More to come. Comments welcome and happy building!

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Nice little motor. Great job adding missing details. I think that engine has been used until 1959 ( JoHan Mopar build?) until the slant six came into use in 1960 I think. I would try and find smaller gauge wire for your plug wires.

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I like the engine detailing  .. I had a version of this in my '52 Plymouth that never started in winter, but ran forever once it was forced to start.

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Still need to drill the distributor and make up the little bit that holds the plug wires together I keep seeing in the 1:1 reference pics.. 

Here's two photos I used when I was building mine.. 

flatheadsix1

 

wireloom top

And yes, that same engine was pretty much used in cars though 1959. I believe it was still used in trucks for a few years after that.  Also, the engine itself was made into the 1970s as a commercial power plant type engine.

 

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Thanks for the feedback, guys. And for the reference pics. The first I had seen, the second one will come in in handy, for crafting that part. I know the plug wires are a bit out of scale, but once I get the routing shield created I can pull the current wires and use the right scale.

Meanwhile, working on the interior. As stated, burled oak and mahogany on the dash, with wood panels on the doors. Two-tone grey cloth and carpet. Since I added the wood to the door panels, I had to scratch up new arm rests, door handles and windo cranks. Also added a knob to the top center of the dash. Saw it in a few reference pics, but have no idea what its for yet. Added a turn signal level, also scratch built from a period photo.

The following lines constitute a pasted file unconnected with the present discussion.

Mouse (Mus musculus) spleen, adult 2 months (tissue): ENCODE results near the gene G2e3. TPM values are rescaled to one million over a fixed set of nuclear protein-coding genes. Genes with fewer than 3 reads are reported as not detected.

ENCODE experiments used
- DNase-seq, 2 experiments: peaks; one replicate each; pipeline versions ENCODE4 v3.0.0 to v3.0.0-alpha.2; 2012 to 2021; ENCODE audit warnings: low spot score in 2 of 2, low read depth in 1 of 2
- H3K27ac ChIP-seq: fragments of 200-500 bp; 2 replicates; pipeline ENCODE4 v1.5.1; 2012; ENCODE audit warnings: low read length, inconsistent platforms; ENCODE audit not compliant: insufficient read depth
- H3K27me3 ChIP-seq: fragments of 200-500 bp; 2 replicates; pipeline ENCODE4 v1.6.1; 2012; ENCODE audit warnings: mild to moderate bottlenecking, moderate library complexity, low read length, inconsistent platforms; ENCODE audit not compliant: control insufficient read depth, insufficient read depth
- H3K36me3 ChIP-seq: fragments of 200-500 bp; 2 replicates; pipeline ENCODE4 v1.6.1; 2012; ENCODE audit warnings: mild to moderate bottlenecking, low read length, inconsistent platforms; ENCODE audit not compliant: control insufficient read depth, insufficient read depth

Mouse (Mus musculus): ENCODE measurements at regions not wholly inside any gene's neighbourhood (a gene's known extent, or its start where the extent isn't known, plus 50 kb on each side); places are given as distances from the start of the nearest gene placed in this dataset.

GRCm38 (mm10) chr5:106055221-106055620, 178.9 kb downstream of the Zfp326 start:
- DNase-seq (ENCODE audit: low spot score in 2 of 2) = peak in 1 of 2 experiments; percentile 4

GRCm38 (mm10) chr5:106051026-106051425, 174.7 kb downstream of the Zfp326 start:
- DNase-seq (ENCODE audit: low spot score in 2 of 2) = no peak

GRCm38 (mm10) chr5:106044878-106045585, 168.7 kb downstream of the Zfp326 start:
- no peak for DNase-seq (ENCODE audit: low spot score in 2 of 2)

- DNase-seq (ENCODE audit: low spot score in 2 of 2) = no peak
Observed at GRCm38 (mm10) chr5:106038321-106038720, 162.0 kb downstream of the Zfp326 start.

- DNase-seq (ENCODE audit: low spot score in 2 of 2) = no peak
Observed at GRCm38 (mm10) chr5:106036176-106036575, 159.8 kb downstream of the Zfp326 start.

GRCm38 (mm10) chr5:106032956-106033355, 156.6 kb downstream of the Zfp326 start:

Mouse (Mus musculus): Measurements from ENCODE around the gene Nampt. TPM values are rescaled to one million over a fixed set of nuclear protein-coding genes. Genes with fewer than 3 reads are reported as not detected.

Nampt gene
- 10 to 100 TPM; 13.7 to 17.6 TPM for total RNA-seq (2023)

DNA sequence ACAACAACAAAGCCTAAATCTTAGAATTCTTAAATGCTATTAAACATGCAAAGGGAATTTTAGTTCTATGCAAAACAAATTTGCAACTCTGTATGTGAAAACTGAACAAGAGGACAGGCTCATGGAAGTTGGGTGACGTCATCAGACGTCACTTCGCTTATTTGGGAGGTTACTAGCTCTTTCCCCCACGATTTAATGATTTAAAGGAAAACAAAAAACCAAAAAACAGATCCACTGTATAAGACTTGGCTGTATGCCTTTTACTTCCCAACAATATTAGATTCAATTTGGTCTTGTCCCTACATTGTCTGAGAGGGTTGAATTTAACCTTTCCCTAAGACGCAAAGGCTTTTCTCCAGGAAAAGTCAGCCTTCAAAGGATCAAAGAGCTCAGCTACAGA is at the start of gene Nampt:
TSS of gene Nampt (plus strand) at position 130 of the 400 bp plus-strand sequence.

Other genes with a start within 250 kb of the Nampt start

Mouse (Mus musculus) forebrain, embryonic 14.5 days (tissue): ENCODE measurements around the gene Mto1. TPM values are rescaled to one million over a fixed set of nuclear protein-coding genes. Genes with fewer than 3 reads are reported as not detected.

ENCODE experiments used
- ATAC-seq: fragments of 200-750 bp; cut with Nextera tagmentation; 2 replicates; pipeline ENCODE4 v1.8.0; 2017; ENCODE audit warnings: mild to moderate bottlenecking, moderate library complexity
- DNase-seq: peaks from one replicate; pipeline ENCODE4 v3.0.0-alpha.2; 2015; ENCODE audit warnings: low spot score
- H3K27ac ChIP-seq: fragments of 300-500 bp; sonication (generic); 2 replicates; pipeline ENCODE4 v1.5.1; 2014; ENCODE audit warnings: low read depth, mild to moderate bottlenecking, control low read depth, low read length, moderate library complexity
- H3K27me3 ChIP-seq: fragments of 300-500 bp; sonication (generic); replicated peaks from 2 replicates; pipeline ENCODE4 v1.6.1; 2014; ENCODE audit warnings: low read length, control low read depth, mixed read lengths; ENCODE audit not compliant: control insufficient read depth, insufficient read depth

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Seats and dash are just dry fit right now. Still some detailing left to do. Faking seat covers on the seats, upcoming pics will reveal some wrinkles that were deliberately worked into the surface. Making the badge that goes in the upper left of the grill on the dash. The little red dot is a badge. Also, once I've decided on the final body color, the area on the door panels above the wood will be redone to match the exterior color.

Got the body in primer at this point, after fixing a seam issue where the front piece that holds the grill goes joins the body and cleaning up around the headlamps.

Again, thanks for looking and for the comments. Happy building!

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Your details look very good, ill have to save this for future reference. Were those decals you used for the dash wood?

This is a L-Head I'm still working on ..

Thanks for the feedback. I do like the detail work on your engine as well. Next time I tackle one of these, I'll be using your build as a reference.

The panels in the doors are printed and clear coated with Elmers' clear glue. The dash is mostly done with furniture touch-up markers, except for the mahogany bit along the very top - that one is printed and clear coated. To create the burled look, I lay a thin layer with the furniture marker, then using smallest part of the tip, touch the surface, this creates small rings, and if I touch the edge of the rings with the marker, it distorts and creates smaller rings. Eventually ending up with what you see. The marker creates its own gloss finish.